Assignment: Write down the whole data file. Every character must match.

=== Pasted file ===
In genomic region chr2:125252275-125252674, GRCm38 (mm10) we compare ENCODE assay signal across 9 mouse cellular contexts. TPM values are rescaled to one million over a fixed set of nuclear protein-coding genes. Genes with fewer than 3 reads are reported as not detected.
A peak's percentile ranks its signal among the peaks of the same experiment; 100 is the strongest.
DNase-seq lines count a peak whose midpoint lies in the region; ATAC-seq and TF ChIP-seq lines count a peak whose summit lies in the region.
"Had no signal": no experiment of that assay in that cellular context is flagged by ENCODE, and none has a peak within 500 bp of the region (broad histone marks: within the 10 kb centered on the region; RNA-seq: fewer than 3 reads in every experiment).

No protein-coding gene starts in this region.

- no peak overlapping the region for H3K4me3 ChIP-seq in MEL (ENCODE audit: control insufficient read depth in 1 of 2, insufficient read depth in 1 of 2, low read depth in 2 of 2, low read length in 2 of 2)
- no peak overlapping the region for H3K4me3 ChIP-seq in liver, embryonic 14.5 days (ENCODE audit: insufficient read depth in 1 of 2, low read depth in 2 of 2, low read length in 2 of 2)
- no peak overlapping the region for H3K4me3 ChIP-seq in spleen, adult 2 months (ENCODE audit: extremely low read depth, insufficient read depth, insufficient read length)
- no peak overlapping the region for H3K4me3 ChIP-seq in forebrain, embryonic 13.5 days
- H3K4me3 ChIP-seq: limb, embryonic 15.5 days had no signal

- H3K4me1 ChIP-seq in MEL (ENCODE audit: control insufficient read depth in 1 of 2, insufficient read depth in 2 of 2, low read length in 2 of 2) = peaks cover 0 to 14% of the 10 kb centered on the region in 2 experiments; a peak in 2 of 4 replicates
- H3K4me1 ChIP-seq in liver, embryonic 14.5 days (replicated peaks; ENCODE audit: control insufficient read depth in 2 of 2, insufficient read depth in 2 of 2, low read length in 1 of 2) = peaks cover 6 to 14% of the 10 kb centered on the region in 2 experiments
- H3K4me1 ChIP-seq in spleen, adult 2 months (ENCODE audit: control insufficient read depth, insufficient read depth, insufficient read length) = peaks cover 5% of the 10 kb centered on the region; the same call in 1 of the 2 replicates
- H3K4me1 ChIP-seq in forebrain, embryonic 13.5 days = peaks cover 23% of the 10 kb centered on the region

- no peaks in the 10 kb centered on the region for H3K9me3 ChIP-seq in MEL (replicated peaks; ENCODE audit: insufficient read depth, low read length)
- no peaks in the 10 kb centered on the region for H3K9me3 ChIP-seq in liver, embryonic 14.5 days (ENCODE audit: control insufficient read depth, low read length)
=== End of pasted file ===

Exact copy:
In genomic region chr2:125252275-125252674, GRCm38 (mm10) we compare ENCODE assay signal across 9 mouse cellular contexts. TPM values are rescaled to one million over a fixed set of nuclear protein-coding genes. Genes with fewer than 3 reads are reported as not detected.
A peak's percentile ranks its signal among the peaks of the same experiment; 100 is the strongest.
DNase-seq lines count a peak whose midpoint lies in the region; ATAC-seq and TF ChIP-seq lines count a peak whose summit lies in the region.
"Had no signal": no experiment of that assay in that cellular context is flagged by ENCODE, and none has a peak within 500 bp of the region (broad histone marks: within the 10 kb centered on the region; RNA-seq: fewer than 3 reads in every experiment).

No protein-coding gene starts in this region.

- no peak overlapping the region for H3K4me3 ChIP-seq in MEL (ENCODE audit: control insufficient read depth in 1 of 2, insufficient read depth in 1 of 2, low read depth in 2 of 2, low read length in 2 of 2)
- no peak overlapping the region for H3K4me3 ChIP-seq in liver, embryonic 14.5 days (ENCODE audit: insufficient read depth in 1 of 2, low read depth in 2 of 2, low read length in 2 of 2)
- no peak overlapping the region for H3K4me3 ChIP-seq in spleen, adult 2 months (ENCODE audit: extremely low read depth, insufficient read depth, insufficient read length)
- no peak overlapping the region for H3K4me3 ChIP-seq in forebrain, embryonic 13.5 days
- H3K4me3 ChIP-seq: limb, embryonic 15.5 days had no signal

- H3K4me1 ChIP-seq in MEL (ENCODE audit: control insufficient read depth in 1 of 2, insufficient read depth in 2 of 2, low read length in 2 of 2) = peaks cover 0 to 14% of the 10 kb centered on the region in 2 experiments; a peak in 2 of 4 replicates
- H3K4me1 ChIP-seq in liver, embryonic 14.5 days (replicated peaks; ENCODE audit: control insufficient read depth in 2 of 2, insufficient read depth in 2 of 2, low read length in 1 of 2) = peaks cover 6 to 14% of the 10 kb centered on the region in 2 experiments
- H3K4me1 ChIP-seq in spleen, adult 2 months (ENCODE audit: control insufficient read depth, insufficient read depth, insufficient read length) = peaks cover 5% of the 10 kb centered on the region; the same call in 1 of the 2 replicates
- H3K4me1 ChIP-seq in forebrain, embryonic 13.5 days = peaks cover 23% of the 10 kb centered on the region

- no peaks in the 10 kb centered on the region for H3K9me3 ChIP-seq in MEL (replicated peaks; ENCODE audit: insufficient read depth, low read length)
- no peaks in the 10 kb centered on the region for H3K9me3 ChIP-seq in liver, embryonic 14.5 days (ENCODE audit: control insufficient read depth, low read length)